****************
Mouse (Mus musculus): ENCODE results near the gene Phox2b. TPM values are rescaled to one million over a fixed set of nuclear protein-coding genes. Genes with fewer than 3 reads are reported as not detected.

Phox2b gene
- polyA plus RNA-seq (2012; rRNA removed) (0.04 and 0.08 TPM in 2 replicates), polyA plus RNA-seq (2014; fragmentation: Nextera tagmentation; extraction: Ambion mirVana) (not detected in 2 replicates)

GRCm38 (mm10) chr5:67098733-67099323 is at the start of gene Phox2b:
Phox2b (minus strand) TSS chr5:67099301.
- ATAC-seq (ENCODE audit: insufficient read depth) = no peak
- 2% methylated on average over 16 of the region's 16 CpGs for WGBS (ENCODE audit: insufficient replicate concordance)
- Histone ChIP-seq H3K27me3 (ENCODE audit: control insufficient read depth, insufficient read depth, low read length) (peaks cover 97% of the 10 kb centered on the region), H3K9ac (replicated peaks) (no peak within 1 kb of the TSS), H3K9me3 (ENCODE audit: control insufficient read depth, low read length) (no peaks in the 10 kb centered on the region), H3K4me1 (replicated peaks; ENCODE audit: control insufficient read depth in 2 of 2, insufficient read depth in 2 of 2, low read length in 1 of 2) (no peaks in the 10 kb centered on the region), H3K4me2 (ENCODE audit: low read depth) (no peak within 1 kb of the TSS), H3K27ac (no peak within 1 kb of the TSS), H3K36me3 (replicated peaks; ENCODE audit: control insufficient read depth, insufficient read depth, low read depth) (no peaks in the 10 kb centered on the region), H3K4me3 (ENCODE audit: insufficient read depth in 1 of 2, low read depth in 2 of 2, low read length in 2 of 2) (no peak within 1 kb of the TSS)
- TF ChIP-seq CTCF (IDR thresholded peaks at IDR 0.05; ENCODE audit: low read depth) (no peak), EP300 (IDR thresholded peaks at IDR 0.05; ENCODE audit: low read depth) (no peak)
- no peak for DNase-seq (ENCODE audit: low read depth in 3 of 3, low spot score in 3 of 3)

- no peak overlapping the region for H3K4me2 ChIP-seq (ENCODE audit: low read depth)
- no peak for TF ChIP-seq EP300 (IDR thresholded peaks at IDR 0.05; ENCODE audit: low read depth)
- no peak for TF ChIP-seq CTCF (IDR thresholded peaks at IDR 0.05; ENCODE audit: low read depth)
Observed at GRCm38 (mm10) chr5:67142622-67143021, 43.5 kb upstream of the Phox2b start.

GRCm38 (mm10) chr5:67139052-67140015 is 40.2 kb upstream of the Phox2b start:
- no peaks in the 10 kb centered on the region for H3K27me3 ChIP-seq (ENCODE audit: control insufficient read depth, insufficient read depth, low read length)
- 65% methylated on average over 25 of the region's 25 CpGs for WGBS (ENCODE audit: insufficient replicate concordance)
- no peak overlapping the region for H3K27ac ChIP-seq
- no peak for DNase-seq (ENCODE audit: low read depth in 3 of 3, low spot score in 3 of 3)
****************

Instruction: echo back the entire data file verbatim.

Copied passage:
Mouse (Mus musculus): ENCODE results near the gene Phox2b. TPM values are rescaled to one million over a fixed set of nuclear protein-coding genes. Genes with fewer than 3 reads are reported as not detected.

Phox2b gene
- polyA plus RNA-seq (2012; rRNA removed) (0.04 and 0.08 TPM in 2 replicates), polyA plus RNA-seq (2014; fragmentation: Nextera tagmentation; extraction: Ambion mirVana) (not detected in 2 replicates)

GRCm38 (mm10) chr5:67098733-67099323 is at the start of gene Phox2b:
Phox2b (minus strand) TSS chr5:67099301.
- ATAC-seq (ENCODE audit: insufficient read depth) = no peak
- 2% methylated on average over 16 of the region's 16 CpGs for WGBS (ENCODE audit: insufficient replicate concordance)
- Histone ChIP-seq H3K27me3 (ENCODE audit: control insufficient read depth, insufficient read depth, low read length) (peaks cover 97% of the 10 kb centered on the region), H3K9ac (replicated peaks) (no peak within 1 kb of the TSS), H3K9me3 (ENCODE audit: control insufficient read depth, low read length) (no peaks in the 10 kb centered on the region), H3K4me1 (replicated peaks; ENCODE audit: control insufficient read depth in 2 of 2, insufficient read depth in 2 of 2, low read length in 1 of 2) (no peaks in the 10 kb centered on the region), H3K4me2 (ENCODE audit: low read depth) (no peak within 1 kb of the TSS), H3K27ac (no peak within 1 kb of the TSS), H3K36me3 (replicated peaks; ENCODE audit: control insufficient read depth, insufficient read depth, low read depth) (no peaks in the 10 kb centered on the region), H3K4me3 (ENCODE audit: insufficient read depth in 1 of 2, low read depth in 2 of 2, low read length in 2 of 2) (no peak within 1 kb of the TSS)
- TF ChIP-seq CTCF (IDR thresholded peaks at IDR 0.05; ENCODE audit: low read depth) (no peak), EP300 (IDR thresholded peaks at IDR 0.05; ENCODE audit: low read depth) (no peak)
- no peak for DNase-seq (ENCODE audit: low read depth in 3 of 3, low spot score in 3 of 3)

- no peak overlapping the region for H3K4me2 ChIP-seq (ENCODE audit: low read depth)
- no peak for TF ChIP-seq EP300 (IDR thresholded peaks at IDR 0.05; ENCODE audit: low read depth)
- no peak for TF ChIP-seq CTCF (IDR thresholded peaks at IDR 0.05; ENCODE audit: low read depth)
Observed at GRCm38 (mm10) chr5:67142622-67143021, 43.5 kb upstream of the Phox2b start.

GRCm38 (mm10) chr5:67139052-67140015 is 40.2 kb upstream of the Phox2b start:
- no peaks in the 10 kb centered on the region for H3K27me3 ChIP-seq (ENCODE audit: control insufficient read depth, insufficient read depth, low read length)
- 65% methylated on average over 25 of the region's 25 CpGs for WGBS (ENCODE audit: insufficient replicate concordance)
- no peak overlapping the region for H3K27ac ChIP-seq
- no peak for DNase-seq (ENCODE audit: low read depth in 3 of 3, low spot score in 3 of 3)